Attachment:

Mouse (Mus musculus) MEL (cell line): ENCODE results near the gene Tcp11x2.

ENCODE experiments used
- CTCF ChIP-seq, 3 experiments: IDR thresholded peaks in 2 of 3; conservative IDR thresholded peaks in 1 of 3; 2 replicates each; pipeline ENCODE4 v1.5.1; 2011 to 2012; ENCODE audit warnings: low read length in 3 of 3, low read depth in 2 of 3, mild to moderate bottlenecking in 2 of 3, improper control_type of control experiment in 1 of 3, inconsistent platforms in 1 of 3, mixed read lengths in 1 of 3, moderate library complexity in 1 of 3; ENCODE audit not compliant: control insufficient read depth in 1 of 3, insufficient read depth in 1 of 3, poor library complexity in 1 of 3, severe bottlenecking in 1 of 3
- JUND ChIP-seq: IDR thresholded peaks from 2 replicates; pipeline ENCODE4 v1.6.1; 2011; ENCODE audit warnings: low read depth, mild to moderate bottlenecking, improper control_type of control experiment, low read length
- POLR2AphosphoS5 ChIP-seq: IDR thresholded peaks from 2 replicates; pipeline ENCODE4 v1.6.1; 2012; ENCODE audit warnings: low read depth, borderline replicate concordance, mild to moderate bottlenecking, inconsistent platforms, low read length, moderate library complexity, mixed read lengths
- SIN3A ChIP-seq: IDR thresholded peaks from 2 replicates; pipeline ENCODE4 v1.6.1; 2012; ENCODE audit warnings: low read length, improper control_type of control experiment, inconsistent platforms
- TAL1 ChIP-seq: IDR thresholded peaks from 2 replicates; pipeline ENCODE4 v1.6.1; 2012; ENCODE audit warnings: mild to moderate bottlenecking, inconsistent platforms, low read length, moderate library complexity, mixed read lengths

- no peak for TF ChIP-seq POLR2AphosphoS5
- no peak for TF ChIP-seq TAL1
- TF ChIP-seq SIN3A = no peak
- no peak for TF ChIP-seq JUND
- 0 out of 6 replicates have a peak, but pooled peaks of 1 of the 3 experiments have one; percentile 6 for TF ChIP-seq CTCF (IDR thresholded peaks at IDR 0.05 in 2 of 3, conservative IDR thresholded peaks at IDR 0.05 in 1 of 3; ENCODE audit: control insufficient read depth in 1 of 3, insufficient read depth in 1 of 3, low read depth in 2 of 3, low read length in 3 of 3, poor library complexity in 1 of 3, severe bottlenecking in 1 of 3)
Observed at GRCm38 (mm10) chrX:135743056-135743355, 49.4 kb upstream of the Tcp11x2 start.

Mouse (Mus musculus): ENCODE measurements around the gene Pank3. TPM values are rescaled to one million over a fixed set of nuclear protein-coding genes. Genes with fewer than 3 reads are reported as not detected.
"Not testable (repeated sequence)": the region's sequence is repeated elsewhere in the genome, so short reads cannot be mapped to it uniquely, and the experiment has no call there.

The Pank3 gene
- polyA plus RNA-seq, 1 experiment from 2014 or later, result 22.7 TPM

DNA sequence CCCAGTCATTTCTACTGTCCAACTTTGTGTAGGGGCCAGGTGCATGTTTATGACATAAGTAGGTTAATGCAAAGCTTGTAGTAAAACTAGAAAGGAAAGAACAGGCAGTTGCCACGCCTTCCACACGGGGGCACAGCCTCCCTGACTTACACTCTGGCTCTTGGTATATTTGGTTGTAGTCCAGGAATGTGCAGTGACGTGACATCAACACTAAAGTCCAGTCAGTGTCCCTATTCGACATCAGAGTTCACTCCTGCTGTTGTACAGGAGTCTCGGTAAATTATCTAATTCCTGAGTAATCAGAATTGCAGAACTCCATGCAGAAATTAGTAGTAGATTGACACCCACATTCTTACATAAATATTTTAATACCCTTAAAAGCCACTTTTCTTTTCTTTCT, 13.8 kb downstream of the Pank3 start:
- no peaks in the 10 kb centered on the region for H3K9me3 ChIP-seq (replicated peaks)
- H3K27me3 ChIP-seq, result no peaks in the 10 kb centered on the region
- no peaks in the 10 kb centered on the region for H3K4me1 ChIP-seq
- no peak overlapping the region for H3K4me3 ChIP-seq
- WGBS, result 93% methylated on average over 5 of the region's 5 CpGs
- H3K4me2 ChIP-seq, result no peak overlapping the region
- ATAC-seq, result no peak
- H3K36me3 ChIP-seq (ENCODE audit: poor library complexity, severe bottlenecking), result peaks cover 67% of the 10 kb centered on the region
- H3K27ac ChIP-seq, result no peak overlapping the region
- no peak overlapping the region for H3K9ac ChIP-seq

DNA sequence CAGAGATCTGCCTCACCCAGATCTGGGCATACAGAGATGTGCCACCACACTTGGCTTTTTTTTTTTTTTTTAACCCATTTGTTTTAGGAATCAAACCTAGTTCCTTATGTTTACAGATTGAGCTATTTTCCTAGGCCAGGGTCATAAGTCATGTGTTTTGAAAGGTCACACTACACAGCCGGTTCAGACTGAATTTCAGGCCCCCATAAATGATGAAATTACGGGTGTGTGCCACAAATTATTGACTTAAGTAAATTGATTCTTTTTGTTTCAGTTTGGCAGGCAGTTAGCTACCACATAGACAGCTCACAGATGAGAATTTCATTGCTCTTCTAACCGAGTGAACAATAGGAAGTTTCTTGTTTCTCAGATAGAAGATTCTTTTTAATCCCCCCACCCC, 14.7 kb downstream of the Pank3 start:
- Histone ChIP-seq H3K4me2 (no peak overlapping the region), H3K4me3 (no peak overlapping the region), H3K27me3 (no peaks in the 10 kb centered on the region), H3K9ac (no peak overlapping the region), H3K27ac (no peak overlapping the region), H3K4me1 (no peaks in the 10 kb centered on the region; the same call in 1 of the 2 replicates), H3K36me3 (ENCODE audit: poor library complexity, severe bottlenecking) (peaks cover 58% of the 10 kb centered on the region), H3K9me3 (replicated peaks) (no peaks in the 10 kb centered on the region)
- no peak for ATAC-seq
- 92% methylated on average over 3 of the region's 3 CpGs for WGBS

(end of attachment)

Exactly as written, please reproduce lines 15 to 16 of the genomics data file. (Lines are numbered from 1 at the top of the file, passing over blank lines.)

"Not testable (repeated sequence)": the region's sequence is repeated elsewhere in the genome, so short reads cannot be mapped to it uniquely, and the experiment has no call there.

The Pank3 gene